DoubleTap Dramas

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The gun industry has no shortage of drama. Last month the inventor of the Double Tap pistol dropped his manufacturing partner Heizer Defense because of their inability to manufacture the much delayed pistol. Richard of Gun Holsters & Gear spoke to Heizer Defense who claim the real reason they did not manufacture the pistol was because of safety and ergonomic issues

According to Bruchas, Heizer Defense refused to let the DoubleTap pistol go into production due to a variety of design problems. Among them were an unspecified safety issue and an extremely uncomfortable grip design. Bruchas intimated that the team from DoubleTap wanted to go into production even with the safety concerns unresolved and without any changes to the grip design.

DoubleTap Defense dispute this saying “Ray Kohout’s design is one of the safest and most simplistic firearm products on the market”.

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Steve Johnson

Founder and Dictator-In-Chief of TFB. A passionate gun owner, a shooting enthusiast and totally tacti-uncool. Favorite first date location: any gun range. Steve can be contacted here.


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  • http://www.milgeek.co.uk Milgeek

    To be fair – and bear in mind I have never fired a .45APC – but the grip does look a little too weenie! I should imagine that this would make this gun very hard to control?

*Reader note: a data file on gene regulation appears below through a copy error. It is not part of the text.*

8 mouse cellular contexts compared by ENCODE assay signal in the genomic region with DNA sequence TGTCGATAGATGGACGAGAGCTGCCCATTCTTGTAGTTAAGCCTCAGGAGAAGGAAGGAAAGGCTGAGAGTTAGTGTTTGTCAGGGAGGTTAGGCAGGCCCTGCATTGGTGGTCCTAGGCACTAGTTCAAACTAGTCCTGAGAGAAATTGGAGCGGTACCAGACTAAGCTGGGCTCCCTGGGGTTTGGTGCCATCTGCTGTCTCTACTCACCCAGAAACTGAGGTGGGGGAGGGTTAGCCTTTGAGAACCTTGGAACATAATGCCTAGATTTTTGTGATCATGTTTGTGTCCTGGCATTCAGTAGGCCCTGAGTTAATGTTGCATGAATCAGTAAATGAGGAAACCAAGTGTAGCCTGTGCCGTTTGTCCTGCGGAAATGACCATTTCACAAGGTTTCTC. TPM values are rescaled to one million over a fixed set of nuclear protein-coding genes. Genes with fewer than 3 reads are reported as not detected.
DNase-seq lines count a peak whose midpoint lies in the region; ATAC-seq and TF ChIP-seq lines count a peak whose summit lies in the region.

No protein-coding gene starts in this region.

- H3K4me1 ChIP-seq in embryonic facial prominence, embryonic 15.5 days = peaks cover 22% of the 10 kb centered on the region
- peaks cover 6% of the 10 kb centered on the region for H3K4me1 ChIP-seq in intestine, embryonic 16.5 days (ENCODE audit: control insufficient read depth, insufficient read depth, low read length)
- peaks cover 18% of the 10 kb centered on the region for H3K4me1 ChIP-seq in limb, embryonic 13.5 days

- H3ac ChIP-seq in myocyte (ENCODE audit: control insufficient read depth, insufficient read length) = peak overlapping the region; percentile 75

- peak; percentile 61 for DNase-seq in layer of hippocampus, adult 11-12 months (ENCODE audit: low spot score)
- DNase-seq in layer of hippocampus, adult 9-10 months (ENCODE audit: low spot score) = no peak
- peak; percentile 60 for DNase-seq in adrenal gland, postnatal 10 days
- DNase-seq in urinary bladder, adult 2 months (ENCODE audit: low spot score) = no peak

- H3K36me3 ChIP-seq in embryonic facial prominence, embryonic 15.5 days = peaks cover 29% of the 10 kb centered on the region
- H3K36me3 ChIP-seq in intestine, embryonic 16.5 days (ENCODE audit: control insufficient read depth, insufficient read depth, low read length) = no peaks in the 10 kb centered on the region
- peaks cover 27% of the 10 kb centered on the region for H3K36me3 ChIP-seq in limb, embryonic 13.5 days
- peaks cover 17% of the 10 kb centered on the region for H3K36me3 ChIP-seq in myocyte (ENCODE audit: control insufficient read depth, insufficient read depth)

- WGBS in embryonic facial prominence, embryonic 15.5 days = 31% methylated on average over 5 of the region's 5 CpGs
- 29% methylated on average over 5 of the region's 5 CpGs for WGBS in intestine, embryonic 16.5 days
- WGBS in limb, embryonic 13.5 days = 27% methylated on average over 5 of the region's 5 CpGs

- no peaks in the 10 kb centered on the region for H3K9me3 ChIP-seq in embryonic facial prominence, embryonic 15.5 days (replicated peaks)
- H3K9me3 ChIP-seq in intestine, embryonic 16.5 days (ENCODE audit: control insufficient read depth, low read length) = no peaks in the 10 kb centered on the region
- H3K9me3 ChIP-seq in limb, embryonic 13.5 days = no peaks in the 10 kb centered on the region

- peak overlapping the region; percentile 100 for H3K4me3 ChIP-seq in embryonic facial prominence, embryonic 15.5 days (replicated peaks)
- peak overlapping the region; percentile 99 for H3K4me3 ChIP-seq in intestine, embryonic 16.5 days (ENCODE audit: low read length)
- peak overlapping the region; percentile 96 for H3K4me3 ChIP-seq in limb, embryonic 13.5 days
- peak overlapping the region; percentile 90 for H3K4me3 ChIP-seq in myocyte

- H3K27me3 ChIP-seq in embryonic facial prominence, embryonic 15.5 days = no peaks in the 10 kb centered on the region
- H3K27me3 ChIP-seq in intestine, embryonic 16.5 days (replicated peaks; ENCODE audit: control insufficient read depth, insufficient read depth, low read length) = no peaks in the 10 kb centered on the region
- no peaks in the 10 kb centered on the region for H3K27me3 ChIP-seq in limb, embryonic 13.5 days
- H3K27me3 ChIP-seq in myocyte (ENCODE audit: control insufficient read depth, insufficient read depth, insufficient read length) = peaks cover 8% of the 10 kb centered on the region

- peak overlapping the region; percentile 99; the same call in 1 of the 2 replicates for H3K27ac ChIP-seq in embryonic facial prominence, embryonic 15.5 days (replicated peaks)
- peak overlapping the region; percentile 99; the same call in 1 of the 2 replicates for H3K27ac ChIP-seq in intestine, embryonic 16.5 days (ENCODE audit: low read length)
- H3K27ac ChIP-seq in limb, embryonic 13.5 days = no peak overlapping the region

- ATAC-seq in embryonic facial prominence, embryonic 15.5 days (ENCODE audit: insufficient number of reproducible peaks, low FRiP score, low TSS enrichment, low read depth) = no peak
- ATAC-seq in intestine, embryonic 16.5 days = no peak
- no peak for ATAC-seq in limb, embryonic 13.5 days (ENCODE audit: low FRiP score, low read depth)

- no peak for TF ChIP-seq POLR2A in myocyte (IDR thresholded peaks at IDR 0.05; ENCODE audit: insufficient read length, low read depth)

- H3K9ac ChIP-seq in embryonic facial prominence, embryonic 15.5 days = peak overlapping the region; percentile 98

But as this is a last line of defence sorta gun, is ergonomics a priority?

    • BluegrassGeek

      It is, if you ever want to practice with it. If the gun’s pounding your hand with every shot, you’re less likely to practice with it. And if you want to hit anything out of arm’s reach, you need to practice.

      • Sian

        I don’t think this gun is really designed for any use past ‘get off of me’ distance anyway. that it doesn’t malfunction in a contact shot is a plus.

    • Zermoid

      I would imagine it would not be very pleasant to shoot, but neither are derringers in heavy calibers. Heck, even a NAA mini revolver in 22LR is uncomfortable to shoot for very long!

      You aren’t gonna be buying anything like this for target shooting, it’s intended as something you can hide in a pocket and use to save your bacon if TSHTF in some dark alley.

      I just don’t see the real usefulness of it, if my life is on the line I want more than 2 shots, even if they are smaller caliber, I’d rather have a 8 shot 22 snub nose revolver than a 2 shot 45 myself, but that’s just my opinion.

  • bbmg

    There must be more to it than an uncomfortable grip.

    How is it less comfortable that any other 45 acp derringer, of which there are plenty on the market?